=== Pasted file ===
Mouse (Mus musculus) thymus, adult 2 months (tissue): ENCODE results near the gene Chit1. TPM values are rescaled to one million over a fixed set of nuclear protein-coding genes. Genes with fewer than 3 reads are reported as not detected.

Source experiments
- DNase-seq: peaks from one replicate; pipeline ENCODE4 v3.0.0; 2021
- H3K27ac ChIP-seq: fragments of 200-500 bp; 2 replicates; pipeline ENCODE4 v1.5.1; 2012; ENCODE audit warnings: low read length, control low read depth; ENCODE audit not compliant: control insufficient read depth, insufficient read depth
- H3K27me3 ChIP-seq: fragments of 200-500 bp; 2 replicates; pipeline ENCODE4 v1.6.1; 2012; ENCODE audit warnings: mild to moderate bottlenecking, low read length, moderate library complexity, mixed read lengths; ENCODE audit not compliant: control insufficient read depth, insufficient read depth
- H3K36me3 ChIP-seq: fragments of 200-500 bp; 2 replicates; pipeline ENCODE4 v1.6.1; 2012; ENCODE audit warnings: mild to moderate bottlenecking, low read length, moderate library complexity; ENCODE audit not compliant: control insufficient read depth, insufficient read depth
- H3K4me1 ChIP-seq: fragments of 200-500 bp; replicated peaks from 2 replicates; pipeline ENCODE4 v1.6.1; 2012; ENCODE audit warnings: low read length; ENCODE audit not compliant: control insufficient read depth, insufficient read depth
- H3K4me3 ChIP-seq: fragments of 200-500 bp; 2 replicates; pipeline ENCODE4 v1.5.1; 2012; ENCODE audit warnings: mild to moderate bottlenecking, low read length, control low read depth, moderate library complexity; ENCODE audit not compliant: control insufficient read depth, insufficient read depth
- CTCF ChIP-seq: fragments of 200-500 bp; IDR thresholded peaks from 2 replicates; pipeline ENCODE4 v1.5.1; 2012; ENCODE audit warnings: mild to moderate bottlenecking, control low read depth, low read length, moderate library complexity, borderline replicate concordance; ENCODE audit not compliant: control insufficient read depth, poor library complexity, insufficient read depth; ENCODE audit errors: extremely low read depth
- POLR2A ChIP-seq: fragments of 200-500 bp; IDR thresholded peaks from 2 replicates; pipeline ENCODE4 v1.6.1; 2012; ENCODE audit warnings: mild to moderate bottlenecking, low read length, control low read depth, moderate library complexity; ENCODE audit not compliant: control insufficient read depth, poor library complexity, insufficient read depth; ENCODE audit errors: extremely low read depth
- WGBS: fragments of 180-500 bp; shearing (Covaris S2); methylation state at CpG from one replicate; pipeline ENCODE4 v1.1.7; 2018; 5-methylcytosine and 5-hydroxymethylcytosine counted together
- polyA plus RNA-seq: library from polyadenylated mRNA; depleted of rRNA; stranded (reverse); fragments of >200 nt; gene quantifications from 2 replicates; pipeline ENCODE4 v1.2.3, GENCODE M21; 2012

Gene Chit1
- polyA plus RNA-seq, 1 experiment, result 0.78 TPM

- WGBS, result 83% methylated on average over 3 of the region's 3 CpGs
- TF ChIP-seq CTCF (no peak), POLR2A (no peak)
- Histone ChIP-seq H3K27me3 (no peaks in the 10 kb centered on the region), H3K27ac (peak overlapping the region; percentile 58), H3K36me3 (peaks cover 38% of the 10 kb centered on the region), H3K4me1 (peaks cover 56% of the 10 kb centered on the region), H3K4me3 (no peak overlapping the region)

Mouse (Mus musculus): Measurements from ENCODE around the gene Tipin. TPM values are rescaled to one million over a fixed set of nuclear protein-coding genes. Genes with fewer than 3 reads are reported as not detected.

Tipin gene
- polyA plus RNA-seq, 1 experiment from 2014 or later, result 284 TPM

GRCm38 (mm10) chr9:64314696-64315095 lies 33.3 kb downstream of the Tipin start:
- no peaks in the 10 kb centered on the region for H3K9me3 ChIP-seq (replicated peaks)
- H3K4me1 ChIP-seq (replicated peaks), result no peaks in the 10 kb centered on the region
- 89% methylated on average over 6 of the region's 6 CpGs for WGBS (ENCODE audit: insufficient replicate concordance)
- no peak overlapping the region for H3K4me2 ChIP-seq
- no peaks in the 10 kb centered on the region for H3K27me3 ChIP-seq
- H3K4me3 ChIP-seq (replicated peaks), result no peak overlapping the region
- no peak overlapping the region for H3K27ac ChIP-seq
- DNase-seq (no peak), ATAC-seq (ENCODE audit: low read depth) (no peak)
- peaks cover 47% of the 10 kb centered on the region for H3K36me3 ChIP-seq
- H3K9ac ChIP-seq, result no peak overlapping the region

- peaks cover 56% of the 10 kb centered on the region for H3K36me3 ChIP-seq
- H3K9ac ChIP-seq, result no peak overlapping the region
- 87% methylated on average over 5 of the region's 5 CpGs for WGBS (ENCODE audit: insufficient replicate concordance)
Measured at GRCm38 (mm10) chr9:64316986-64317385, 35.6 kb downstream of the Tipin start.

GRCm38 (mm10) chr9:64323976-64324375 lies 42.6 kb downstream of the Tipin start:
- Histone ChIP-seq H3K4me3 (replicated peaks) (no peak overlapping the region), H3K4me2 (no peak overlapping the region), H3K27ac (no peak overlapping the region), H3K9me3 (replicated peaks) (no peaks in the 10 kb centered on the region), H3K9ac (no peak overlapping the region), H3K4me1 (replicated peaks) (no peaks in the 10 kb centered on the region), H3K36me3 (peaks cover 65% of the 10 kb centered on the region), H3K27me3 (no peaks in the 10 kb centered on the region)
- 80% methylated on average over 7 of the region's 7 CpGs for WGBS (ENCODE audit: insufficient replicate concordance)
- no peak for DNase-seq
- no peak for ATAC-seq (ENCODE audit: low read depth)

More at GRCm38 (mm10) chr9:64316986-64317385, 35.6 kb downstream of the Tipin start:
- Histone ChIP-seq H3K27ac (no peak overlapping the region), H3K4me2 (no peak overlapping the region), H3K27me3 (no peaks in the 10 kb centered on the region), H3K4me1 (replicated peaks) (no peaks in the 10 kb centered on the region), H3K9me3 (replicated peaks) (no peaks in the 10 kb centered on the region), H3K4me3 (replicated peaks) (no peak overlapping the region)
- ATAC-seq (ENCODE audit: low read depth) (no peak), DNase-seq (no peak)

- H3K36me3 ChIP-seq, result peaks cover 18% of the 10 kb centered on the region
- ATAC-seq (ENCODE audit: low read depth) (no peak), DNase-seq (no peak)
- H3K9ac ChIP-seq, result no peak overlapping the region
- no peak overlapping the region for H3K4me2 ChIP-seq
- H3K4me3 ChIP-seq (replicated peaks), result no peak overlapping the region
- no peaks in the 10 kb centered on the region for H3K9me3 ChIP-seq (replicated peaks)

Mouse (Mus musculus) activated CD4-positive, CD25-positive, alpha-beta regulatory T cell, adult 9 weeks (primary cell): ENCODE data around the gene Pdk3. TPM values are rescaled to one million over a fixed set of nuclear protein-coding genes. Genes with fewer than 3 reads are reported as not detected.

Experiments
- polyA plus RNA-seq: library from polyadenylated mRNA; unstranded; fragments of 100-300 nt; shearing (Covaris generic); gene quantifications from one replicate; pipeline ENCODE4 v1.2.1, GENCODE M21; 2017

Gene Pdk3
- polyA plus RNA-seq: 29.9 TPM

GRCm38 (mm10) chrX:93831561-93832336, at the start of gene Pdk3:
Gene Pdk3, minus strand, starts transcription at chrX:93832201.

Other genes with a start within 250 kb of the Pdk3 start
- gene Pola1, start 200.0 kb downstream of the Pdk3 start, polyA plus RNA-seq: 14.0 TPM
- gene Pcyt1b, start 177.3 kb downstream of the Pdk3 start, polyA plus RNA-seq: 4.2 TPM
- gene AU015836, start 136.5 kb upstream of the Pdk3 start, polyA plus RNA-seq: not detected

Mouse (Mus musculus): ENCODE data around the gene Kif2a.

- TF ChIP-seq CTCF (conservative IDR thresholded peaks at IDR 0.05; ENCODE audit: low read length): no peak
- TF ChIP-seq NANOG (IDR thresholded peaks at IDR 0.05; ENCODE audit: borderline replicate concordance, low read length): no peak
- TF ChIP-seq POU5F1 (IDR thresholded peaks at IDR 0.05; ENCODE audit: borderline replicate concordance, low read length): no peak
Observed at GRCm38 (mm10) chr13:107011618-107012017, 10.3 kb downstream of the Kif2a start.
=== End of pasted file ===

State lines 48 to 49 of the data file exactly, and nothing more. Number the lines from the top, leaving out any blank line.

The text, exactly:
- H3K4me3 ChIP-seq (replicated peaks), result no peak overlapping the region
- no peaks in the 10 kb centered on the region for H3K9me3 ChIP-seq (replicated peaks)